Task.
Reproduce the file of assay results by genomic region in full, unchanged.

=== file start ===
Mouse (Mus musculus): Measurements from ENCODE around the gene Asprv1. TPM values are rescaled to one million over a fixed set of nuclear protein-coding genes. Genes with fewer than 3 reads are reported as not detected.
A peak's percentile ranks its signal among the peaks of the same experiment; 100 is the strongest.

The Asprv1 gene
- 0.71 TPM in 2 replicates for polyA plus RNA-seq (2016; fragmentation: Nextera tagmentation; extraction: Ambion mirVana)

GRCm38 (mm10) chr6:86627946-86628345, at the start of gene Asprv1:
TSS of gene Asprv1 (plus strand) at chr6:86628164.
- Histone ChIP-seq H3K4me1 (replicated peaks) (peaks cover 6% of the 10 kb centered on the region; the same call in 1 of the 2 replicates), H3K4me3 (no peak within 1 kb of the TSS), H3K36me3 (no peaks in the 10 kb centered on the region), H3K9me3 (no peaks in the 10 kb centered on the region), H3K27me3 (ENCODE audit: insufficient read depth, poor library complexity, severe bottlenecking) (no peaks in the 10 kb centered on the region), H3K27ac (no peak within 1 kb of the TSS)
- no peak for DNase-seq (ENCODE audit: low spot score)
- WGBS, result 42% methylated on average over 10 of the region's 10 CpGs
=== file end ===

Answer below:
Mouse (Mus musculus): Measurements from ENCODE around the gene Asprv1. TPM values are rescaled to one million over a fixed set of nuclear protein-coding genes. Genes with fewer than 3 reads are reported as not detected.
A peak's percentile ranks its signal among the peaks of the same experiment; 100 is the strongest.

The Asprv1 gene
- 0.71 TPM in 2 replicates for polyA plus RNA-seq (2016; fragmentation: Nextera tagmentation; extraction: Ambion mirVana)

GRCm38 (mm10) chr6:86627946-86628345, at the start of gene Asprv1:
TSS of gene Asprv1 (plus strand) at chr6:86628164.
- Histone ChIP-seq H3K4me1 (replicated peaks) (peaks cover 6% of the 10 kb centered on the region; the same call in 1 of the 2 replicates), H3K4me3 (no peak within 1 kb of the TSS), H3K36me3 (no peaks in the 10 kb centered on the region), H3K9me3 (no peaks in the 10 kb centered on the region), H3K27me3 (ENCODE audit: insufficient read depth, poor library complexity, severe bottlenecking) (no peaks in the 10 kb centered on the region), H3K27ac (no peak within 1 kb of the TSS)
- no peak for DNase-seq (ENCODE audit: low spot score)
- WGBS, result 42% methylated on average over 10 of the region's 10 CpGs